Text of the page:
Myelodysplastic Syndromes Common Among Seniors


If you have never heard of myelodysplastic syndromes (MDS) before, that may change. This group of serious blood cancers is about five times more common among seniors than previously believed, and presence of the disease places people at much higher risk for heart attack, diabetes, and premature death.

Normally, bone marrow makes blood stem cells that develop into mature, healthy blood cells over time, including red blood cells that carry oxygen, white blood cells that fight infection, and platelets that help the blood to clot. In people who have myelodysplastic syndromes, the stem cells do not mature into red or white blood cells or platelets. The immature blood cells do not function normally and either die in the marrow or soon after they enter the blood stream. The presence of less healthy cells results in infection, fatigue, anemia, and a tendency to bleed easily.

Also Read on Myelodysplastic Syndromes
* Promising Drug Drug For Patients with Myelodysplastic Syndromes

Until 2001, tumor registries were not required to report MDS as a cancer to the National Cancer Institute’s Surveillance, Epidemiology & End Results (SEER) program. Two years later, the SEER database reported 10,300 new cases of MDS, with a three-year survival rate of only 35 percent.


The lead author of the new study, Stuart L. Goldberg, MD, a hematologist/oncologist and chief of the division of leukemia at John Theurer Cancer Center at Hackensack, conducted a “head-to-head” study in which he and his team evaluated Medicare claims data for beneficiaries age 65 and older for 2003. They uncovered an estimated 45,000 new cases of MDS, four times the originally reported amount.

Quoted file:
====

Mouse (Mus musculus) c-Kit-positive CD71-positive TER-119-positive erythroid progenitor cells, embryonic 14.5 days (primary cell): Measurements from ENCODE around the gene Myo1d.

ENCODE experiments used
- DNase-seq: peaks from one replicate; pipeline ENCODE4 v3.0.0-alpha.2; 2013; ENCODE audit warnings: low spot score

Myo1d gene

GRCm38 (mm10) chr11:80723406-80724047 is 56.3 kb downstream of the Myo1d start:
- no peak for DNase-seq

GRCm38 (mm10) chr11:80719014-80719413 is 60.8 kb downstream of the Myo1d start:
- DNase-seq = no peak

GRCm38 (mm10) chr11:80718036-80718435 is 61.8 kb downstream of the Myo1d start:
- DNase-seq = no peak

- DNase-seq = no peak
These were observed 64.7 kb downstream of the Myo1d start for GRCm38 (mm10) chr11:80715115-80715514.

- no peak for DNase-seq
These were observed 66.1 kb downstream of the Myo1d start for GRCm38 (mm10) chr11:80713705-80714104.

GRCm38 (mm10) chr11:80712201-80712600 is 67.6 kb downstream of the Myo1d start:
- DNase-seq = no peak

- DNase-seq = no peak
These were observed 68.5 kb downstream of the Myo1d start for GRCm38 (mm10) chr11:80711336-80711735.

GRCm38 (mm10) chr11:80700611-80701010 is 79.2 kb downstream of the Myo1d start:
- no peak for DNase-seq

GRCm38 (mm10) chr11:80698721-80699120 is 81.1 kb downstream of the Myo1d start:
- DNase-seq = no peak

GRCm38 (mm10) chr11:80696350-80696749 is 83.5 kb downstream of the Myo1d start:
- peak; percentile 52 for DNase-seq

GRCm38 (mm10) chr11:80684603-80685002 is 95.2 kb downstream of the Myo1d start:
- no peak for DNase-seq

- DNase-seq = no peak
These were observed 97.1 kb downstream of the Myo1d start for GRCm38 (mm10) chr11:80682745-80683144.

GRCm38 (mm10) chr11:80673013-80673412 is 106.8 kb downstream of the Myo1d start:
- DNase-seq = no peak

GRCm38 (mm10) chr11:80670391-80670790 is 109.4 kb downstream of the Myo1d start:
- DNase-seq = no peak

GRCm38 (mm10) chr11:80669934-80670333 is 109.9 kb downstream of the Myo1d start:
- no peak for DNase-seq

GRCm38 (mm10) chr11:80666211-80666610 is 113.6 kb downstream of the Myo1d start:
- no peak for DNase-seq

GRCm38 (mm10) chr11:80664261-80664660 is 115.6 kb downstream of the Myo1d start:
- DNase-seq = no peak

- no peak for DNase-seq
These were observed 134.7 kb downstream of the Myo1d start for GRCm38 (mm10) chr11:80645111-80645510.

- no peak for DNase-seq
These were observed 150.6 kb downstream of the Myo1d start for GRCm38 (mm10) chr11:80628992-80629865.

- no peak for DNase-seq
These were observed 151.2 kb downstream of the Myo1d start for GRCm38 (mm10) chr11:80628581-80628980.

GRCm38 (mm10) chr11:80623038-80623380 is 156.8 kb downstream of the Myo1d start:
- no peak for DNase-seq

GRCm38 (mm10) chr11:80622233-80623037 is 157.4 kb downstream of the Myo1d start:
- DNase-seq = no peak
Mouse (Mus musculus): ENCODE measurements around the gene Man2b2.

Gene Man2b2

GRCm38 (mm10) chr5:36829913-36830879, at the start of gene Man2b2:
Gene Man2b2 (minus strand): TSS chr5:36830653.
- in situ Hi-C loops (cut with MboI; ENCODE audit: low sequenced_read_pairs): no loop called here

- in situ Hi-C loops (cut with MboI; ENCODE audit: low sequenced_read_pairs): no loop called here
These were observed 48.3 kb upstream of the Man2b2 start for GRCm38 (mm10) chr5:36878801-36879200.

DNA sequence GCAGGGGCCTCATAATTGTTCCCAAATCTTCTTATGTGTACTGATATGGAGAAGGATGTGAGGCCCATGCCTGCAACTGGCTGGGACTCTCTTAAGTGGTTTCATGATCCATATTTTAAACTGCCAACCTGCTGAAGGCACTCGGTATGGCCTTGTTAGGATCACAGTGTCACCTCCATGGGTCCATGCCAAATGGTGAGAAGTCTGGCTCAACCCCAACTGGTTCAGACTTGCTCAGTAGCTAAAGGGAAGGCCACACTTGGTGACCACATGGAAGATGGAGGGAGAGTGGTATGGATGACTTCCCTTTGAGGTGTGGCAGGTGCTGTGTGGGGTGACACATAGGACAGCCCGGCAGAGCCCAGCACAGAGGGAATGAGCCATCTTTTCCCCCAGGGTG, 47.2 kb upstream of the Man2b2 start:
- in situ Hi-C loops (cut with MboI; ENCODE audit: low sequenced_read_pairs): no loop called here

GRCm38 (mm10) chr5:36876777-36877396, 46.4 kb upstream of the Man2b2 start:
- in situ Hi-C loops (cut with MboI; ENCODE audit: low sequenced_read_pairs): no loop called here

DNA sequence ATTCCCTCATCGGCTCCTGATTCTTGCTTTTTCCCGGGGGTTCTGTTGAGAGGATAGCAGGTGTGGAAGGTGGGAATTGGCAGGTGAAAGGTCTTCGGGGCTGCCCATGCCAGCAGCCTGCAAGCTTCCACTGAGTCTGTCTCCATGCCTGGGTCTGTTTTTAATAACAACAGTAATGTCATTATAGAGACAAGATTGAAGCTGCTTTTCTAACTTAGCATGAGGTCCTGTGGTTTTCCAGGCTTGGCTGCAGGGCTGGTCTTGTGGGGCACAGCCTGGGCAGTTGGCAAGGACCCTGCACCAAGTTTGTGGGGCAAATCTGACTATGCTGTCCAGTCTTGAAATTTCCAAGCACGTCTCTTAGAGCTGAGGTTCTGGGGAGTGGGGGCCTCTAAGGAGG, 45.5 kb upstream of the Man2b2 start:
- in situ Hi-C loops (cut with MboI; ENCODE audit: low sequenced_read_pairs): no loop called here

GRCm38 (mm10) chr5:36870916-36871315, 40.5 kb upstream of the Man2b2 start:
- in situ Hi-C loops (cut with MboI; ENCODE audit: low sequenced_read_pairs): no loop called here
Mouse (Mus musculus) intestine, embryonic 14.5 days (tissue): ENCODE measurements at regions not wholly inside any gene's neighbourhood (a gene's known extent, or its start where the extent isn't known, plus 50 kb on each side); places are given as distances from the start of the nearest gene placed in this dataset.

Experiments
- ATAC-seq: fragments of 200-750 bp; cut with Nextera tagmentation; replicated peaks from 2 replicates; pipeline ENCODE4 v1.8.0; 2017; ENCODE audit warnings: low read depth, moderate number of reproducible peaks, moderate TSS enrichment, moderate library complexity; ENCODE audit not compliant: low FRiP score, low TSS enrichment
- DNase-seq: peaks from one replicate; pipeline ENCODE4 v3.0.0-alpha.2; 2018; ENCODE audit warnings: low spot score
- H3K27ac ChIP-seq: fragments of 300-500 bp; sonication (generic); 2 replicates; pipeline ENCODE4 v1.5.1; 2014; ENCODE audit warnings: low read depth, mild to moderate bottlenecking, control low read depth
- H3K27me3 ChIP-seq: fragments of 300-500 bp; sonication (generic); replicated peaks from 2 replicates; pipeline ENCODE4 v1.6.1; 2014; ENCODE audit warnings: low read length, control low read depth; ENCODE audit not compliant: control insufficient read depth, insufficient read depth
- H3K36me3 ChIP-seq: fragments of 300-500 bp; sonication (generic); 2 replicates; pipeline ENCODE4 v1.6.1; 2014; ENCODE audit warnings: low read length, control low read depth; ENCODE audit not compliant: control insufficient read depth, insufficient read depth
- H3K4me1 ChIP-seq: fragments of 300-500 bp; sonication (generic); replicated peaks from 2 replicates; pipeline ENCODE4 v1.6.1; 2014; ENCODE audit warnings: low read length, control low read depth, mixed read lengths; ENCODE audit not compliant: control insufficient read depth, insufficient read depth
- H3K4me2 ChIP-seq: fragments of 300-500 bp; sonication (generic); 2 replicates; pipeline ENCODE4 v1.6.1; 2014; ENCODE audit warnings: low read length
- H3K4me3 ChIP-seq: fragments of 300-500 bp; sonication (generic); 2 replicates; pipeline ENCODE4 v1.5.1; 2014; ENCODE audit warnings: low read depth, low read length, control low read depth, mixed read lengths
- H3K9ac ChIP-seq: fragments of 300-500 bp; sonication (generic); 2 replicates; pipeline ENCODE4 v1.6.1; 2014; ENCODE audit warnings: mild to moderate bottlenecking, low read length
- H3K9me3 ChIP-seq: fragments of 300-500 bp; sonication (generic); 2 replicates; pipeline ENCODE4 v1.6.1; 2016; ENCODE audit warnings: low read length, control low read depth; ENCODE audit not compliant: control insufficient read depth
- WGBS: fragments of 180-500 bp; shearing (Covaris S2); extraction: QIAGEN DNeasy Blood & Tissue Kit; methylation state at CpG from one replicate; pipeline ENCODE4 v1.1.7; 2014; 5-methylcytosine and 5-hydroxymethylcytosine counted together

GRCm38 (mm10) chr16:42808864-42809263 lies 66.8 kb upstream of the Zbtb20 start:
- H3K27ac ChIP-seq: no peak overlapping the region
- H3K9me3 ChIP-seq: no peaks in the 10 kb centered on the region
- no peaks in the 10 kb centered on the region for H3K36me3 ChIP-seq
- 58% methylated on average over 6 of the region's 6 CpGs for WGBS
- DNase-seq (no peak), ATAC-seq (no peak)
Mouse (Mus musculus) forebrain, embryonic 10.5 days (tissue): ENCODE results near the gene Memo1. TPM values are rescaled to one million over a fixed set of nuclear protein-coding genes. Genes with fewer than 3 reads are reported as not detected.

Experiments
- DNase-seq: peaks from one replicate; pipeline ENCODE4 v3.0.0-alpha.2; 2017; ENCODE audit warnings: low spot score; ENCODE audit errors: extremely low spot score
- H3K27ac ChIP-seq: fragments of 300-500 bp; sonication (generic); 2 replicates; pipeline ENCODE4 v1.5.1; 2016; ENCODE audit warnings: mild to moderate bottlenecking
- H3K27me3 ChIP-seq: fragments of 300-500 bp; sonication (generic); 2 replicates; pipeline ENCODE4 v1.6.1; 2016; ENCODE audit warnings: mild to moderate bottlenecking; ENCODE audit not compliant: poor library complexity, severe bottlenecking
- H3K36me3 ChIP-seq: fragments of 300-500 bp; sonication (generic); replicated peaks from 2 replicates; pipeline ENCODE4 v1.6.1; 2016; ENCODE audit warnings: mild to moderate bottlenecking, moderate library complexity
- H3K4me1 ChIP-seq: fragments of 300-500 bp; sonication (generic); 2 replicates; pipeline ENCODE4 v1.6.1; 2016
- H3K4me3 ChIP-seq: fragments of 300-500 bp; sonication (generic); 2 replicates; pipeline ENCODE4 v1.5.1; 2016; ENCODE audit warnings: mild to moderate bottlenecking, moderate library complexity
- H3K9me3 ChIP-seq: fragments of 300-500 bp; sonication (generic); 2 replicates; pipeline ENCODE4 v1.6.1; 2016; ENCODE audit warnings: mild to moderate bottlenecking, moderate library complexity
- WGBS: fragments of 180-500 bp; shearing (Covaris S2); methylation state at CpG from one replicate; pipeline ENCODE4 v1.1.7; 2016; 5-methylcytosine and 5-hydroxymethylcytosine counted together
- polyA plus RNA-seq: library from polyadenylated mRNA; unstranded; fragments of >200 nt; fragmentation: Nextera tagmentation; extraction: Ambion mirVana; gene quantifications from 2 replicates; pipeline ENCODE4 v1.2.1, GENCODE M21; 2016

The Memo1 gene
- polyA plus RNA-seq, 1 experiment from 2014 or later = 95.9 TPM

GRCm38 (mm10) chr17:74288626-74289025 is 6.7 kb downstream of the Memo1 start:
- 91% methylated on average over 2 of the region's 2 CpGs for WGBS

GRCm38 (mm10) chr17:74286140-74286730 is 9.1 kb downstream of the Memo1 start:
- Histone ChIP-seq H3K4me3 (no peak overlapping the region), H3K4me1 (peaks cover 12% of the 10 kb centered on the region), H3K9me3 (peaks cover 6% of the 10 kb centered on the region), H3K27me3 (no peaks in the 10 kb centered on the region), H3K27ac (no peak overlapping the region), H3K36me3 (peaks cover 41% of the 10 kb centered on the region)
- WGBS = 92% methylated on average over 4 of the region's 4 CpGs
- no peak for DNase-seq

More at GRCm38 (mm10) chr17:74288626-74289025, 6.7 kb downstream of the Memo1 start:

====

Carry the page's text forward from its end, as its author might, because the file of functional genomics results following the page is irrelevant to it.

Goldberg explained that the vast difference in the statistics is likely due to the different sources of data: Medicare numbers are submitted by both hospital-based and private practice physicians, while SEER data come from tumor registries only, which are mainly in hospitals. Because MDS is usually treated by practitioners in private practice and elderly people with the disease typically are not seen at a hospital until the disease has progressed, the new study found a dramatically greater number of cases.

“As we found in our study,” noted Goldberg, “many apparently die of other causes as their disease progresses.” In fact, when compared with the general American senior population, more than 73 percent of MDS patients had a heart attack within three years of diagnosis while 54.5 percent of the general Medicare population did.

Patients with MDS also had higher rates of diabetes (40% vs 33.1% in non-MDS patients), shortness of breath (49.4% vs 28.5%), and serious blood infection (sepsis, 22.5% vs 6.1%). Three-year survival rate for people with MDS was 60 percent compared with 84.7 percent for the overall Medicare population.

Goldberg says their findings about the higher prevalence of myelodysplastic syndrome among seniors and its complications have “implications for how the disease is treated and hopefully spur additional research.” Progress has been made in the area of treatment. Although the most common therapy for MDS is blood transfusion, four new medications to treat the disease and its complications have entered the market in the last four years. For more information about MDS, you can visit the Myelodysplastic Syndromes Foundation, Inc.

John Theurer Cancer Center
Myelodysplastic Syndromes Foundation Inc.
National Cancer Institute